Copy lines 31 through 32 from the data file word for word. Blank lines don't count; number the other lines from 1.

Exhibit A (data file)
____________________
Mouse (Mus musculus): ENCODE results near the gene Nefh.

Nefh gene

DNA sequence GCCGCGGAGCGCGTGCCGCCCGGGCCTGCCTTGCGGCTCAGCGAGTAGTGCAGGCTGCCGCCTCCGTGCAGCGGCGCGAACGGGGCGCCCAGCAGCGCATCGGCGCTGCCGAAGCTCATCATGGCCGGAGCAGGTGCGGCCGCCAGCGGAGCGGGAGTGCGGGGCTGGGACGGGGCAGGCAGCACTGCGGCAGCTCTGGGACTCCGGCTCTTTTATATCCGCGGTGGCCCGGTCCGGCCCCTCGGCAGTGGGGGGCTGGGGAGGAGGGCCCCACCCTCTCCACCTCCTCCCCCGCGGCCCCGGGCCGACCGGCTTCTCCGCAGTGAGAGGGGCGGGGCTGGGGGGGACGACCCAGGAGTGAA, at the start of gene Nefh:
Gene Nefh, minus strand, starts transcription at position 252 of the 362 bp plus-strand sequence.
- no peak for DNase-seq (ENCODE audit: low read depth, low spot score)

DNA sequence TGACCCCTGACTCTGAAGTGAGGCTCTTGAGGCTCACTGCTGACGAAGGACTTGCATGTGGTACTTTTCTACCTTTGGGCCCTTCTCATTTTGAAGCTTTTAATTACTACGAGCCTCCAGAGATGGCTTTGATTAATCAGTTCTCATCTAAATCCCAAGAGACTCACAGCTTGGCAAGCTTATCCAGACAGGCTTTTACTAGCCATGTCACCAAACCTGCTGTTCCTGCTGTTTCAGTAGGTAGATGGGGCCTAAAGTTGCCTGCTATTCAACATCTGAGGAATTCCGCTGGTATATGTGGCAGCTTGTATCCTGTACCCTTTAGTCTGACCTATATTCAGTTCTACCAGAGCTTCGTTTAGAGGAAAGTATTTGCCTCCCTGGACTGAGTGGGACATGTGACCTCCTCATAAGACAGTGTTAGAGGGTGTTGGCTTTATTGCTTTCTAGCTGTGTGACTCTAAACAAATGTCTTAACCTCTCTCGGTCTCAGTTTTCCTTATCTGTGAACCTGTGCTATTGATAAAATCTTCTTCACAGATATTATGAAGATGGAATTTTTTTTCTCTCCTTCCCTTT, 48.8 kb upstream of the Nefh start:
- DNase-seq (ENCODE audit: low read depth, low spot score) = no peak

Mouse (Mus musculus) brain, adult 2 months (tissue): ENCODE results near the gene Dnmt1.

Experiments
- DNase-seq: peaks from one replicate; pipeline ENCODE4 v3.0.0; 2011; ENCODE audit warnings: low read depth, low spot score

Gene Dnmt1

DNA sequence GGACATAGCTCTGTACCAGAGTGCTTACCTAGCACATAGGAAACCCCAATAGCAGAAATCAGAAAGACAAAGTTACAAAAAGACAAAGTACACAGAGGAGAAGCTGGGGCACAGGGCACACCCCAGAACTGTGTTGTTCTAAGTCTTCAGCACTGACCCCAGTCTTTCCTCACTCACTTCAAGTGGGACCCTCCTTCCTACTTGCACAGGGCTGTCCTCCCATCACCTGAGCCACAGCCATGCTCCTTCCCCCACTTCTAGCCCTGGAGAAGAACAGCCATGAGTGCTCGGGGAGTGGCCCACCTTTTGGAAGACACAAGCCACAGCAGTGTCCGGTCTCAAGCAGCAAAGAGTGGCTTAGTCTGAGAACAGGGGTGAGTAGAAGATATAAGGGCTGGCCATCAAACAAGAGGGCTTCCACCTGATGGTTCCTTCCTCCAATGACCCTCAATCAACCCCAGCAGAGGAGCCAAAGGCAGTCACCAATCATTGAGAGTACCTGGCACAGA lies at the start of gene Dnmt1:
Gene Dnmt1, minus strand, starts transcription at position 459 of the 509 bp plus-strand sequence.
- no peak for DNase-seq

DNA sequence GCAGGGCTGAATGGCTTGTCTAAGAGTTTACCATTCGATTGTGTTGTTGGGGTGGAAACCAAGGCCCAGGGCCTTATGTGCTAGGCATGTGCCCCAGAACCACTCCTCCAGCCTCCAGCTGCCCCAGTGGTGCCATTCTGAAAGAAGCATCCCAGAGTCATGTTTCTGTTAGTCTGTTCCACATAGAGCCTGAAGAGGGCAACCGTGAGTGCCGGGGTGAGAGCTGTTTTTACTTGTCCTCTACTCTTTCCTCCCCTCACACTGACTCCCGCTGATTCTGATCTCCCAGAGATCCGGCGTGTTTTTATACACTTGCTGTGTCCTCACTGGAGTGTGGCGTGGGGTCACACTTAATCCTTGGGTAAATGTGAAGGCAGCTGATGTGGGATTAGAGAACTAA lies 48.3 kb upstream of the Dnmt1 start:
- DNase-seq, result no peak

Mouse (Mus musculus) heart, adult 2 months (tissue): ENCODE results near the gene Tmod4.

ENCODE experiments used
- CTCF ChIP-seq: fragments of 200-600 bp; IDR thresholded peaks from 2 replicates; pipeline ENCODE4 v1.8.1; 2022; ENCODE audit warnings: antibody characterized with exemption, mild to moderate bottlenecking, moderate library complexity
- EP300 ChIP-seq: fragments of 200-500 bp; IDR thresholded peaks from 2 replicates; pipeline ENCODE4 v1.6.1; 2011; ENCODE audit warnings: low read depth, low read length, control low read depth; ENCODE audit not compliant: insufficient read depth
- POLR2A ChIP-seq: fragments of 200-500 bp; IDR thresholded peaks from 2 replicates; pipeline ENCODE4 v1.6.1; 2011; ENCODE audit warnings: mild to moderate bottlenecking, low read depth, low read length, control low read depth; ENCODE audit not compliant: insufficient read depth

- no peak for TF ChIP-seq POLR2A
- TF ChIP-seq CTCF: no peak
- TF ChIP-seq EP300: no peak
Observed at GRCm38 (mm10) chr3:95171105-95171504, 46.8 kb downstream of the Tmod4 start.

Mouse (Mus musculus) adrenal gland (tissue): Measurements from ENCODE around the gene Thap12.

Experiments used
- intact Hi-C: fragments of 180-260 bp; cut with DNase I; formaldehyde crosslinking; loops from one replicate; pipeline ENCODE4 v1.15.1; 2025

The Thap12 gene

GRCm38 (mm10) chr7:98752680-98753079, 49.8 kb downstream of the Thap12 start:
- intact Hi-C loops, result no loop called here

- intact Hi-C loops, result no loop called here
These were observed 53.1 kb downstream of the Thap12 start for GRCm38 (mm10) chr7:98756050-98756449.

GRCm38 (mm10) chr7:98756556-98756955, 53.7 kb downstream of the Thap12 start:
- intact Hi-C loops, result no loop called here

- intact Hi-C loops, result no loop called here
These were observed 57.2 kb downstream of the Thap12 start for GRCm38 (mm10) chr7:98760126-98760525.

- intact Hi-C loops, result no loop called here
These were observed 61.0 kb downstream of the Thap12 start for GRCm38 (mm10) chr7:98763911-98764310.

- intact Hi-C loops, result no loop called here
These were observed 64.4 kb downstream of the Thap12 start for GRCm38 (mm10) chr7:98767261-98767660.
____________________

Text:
- intact Hi-C loops, result no loop called here

- intact Hi-C loops, result no loop called here